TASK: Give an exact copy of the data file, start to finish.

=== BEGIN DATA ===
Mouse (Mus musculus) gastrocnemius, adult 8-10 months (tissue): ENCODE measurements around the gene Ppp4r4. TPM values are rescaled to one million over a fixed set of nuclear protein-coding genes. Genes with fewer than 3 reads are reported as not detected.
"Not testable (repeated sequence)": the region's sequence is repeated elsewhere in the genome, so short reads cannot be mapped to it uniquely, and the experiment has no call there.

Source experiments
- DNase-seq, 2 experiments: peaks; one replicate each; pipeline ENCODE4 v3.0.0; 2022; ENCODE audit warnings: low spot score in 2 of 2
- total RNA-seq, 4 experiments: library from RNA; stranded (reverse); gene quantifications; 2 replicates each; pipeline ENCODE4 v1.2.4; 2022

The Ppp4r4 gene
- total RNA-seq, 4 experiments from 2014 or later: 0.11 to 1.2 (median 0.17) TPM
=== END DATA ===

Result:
Mouse (Mus musculus) gastrocnemius, adult 8-10 months (tissue): ENCODE measurements around the gene Ppp4r4. TPM values are rescaled to one million over a fixed set of nuclear protein-coding genes. Genes with fewer than 3 reads are reported as not detected.
"Not testable (repeated sequence)": the region's sequence is repeated elsewhere in the genome, so short reads cannot be mapped to it uniquely, and the experiment has no call there.

Source experiments
- DNase-seq, 2 experiments: peaks; one replicate each; pipeline ENCODE4 v3.0.0; 2022; ENCODE audit warnings: low spot score in 2 of 2
- total RNA-seq, 4 experiments: library from RNA; stranded (reverse); gene quantifications; 2 replicates each; pipeline ENCODE4 v1.2.4; 2022

The Ppp4r4 gene
- total RNA-seq, 4 experiments from 2014 or later: 0.11 to 1.2 (median 0.17) TPM